When choosing and using a web browser, the main problem that they usually share is the excessive consumption of resources they carry out, especially when we open many tabs, thereby notoriously affecting RAM. That is why Microsoft has been working for a long time on a system that is going to reduce the impact it has on our PC when we use many tabs simultaneously.
Sleeping Tabs is a function that automatically “freezes” the tabs we are using in order to save energy. It is a mission similar to the one that Windows uses in its sleep mode, since when we need them again we can reactivate it without having to load the page completely.
See power consumption on inactive tabs
According to Microsoft, the Sleeping Tabs feature reduces RAM consumption by 26% and CPU savings by 29% compared to using a normal tab. This also means that if we use a laptop it translates into less battery consumption . This new utility that is available to users of Edge Canary, will tell us, from now on, how many resources we have saved by putting the tab to sleep.
To check how many resources we have saved by “freezing” the tab, it will only be necessary to place the cursor on the tab. Within the preview of the web page, Edge will take care of giving us an estimate at the bottom of it. At first, after some time without using the tab within Edge Canary, the poster “This tab is idle to save resources” will appear as information, so it turns out to know for sure how much we are really saving with respect to to the use of RAM and CPU.
Now and as a novelty, the browser will be in charge of indicating the “estimated savings” in the use of RAM and CPU that we have obtained by having the tab “frozen”, expressing it in a global percentage. No further details are provided at this time, as it would be expected that it will show each consumption savings separately. As it is a development version, since we are talking about the Canary version of Edge, it is likely that over time they will offer more information about the resources we are saving.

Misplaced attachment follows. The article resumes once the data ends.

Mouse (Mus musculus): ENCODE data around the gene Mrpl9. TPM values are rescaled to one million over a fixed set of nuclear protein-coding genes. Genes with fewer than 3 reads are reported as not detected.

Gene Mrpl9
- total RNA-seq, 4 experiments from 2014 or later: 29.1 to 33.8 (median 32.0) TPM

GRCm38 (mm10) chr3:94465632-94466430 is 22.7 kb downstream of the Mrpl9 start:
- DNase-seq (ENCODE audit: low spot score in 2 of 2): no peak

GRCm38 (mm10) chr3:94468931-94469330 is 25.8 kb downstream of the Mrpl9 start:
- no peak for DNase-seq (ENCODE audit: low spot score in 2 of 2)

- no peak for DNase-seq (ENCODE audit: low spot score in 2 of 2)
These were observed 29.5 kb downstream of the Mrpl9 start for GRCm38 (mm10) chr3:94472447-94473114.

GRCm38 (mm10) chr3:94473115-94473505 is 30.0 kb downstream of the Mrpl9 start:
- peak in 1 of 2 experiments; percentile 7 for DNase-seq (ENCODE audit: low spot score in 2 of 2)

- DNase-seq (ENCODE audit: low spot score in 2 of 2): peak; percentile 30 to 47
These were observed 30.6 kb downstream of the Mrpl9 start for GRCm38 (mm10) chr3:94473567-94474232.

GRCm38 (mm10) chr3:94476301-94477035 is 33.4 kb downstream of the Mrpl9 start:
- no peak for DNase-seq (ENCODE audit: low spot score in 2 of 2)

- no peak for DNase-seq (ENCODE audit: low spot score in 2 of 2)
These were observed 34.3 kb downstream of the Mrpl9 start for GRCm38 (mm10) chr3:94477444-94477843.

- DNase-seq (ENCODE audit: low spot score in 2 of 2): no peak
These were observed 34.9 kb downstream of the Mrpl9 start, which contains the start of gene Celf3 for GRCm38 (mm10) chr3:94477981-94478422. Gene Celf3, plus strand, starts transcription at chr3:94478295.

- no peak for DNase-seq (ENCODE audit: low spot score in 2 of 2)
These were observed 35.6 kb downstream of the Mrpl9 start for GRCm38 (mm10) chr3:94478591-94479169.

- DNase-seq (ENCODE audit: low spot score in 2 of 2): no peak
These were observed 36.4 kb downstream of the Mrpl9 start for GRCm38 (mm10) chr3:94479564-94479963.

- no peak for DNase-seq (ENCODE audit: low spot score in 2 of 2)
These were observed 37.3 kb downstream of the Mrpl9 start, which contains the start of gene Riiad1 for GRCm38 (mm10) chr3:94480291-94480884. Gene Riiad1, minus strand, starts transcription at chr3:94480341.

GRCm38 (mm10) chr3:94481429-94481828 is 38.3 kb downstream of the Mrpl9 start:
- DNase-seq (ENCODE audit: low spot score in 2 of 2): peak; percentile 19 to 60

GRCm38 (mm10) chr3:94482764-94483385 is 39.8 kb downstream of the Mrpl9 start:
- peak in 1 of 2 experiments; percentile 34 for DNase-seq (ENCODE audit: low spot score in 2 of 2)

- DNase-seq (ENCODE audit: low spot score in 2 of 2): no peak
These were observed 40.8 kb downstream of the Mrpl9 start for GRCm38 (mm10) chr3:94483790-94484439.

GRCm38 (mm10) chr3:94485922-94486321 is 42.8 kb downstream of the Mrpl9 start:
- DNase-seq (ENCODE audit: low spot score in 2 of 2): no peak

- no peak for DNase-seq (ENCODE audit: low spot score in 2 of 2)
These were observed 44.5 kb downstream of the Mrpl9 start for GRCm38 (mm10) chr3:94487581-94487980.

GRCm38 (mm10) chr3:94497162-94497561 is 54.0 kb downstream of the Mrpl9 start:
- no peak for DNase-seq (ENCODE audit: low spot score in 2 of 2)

It should be noted that this function is performed automatically. That is, when we have different tabs open in Edge, the browser itself will be in charge of applying the Sleeping Tabs function, to save RAM and CPU, from the moment we stop using them.
Other improvements related to PWAs
Microsoft is constantly trying to make Edge a better browser, so along with the improvements to the Sleeping Tabs feature, they are also working on other PWA-related improvements to Edge. In this way, and as the Redmond previously indicated, PWA notifications will soon be displayed in the system tray instead of the browser.
We can now activate this function from its well-known flags menu, so that we can access its experimental functions. To do this, simply access Edge Canary and in the address bar write:
Once here we must look for “Desktop PWAs improvements in notification icon and title” and click on the “Enabled” button to activate it. Once this is done, we must restart the browser for the changes to be effective.